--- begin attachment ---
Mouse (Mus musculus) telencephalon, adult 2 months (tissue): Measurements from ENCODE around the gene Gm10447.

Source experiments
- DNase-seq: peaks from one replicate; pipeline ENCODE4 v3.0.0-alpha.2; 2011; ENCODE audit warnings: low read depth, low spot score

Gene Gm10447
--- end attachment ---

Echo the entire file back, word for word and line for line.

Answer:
Mouse (Mus musculus) telencephalon, adult 2 months (tissue): Measurements from ENCODE around the gene Gm10447.

Source experiments
- DNase-seq: peaks from one replicate; pipeline ENCODE4 v3.0.0-alpha.2; 2011; ENCODE audit warnings: low read depth, low spot score

Gene Gm10447